US Fed chairman urges Congress to not pull back fiscal stimulus too fast

Jerome Powell's comment comes amidst debate on whether to extend fiscal support provided to businesses and households

FILE PHOTO: U.S. Federal Reserve Chairman Jerome Powell speaks to reporters after the Federal Reserve cut interest rates in an emergency move designed to shield the world's largest economy from the impact of the coronavirus, during a news conference in Washington, U.S., March 3, 2020. REUTERS/Kevin Lamarque/File Photo
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Federal Reserve Chair Jerome Powell urged Congress not to pull back too quickly on federal relief to households and small businesses amid increasing debate over whether to extend temporary programmes that were put in place to shield them from the pandemic.

“I would think that it would be a concern if Congress were to pull back from the support that it’s providing too quickly,” Mr Powell said Wednesday while answering questions before the House Financial Services Committee.

“I do think it would be appropriate to think about continuing support for people who are newly out of work and for smaller businesses who are struggling,” Mr Powell said. “The economy is just now beginning to recover. It’s a critical phase and I think that support would be well-placed at this time.”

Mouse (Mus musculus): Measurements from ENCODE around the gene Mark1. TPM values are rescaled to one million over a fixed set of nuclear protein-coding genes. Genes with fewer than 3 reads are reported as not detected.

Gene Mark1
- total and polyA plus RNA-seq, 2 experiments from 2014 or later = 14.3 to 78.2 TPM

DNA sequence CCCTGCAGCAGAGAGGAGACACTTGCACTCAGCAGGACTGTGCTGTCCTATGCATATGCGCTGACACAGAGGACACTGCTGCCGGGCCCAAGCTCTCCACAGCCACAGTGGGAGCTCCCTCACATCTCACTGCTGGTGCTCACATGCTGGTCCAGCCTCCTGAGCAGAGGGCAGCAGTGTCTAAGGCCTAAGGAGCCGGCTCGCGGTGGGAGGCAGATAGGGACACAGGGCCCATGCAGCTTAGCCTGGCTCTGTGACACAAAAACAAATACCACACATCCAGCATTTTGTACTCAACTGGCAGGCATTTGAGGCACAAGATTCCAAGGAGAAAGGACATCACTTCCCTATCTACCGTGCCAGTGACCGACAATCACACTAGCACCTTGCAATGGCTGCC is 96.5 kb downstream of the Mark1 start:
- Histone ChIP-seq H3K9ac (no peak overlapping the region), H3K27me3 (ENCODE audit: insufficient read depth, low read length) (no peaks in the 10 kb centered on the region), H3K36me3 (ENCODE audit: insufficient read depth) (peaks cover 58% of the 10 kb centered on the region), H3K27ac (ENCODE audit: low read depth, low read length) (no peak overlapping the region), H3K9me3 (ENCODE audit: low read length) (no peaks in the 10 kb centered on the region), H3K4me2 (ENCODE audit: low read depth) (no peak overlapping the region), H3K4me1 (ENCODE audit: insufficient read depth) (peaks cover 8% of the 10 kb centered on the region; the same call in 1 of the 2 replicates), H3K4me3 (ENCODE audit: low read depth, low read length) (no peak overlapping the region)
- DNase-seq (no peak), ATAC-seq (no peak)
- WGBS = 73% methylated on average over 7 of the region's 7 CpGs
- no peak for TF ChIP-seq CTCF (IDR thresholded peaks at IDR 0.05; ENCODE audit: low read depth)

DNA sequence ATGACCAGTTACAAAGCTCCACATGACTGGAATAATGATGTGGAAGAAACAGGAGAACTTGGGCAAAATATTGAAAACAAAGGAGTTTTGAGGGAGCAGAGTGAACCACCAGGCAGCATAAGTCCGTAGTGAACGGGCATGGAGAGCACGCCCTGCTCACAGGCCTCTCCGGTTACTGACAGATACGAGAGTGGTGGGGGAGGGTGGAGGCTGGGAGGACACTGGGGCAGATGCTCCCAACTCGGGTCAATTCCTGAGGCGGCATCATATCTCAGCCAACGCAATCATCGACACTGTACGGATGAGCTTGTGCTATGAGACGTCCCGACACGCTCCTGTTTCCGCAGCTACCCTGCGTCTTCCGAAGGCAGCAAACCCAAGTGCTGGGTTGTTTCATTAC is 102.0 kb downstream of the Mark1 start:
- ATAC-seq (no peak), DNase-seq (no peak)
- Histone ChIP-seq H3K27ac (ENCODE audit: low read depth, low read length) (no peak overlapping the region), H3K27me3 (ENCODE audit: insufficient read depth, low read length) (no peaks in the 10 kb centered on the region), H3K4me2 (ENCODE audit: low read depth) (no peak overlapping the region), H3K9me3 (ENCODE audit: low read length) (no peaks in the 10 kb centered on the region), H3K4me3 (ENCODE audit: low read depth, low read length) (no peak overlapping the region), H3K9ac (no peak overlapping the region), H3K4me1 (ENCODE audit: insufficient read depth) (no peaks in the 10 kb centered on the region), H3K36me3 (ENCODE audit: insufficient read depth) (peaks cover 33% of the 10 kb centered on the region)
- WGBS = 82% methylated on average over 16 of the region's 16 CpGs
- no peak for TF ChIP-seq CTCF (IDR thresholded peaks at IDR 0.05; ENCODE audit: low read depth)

Mr Powell was answering a question from Representative Maxine Waters, the California Democrat who chairs the committee. Representative Patrick McHenry, the North Carolina Republican who is the party’s ranking member on the committee, quickly followed up by warning the Fed chair to stay in his lane.

“Monetary and fiscal policy are two very different things. I would urge you and the leadership of the Fed to stick to monetary policy,” Mr McHenry said.

“Your words of encouragement that we have our responsibilities on the fiscal side of the house I think are well-noted, and what you are telling us about the employment marketplace on a going-forward basis, I think, is informative for our policy-making,” he said. “And so, thank you for your statements there, that additional congressional action is required.”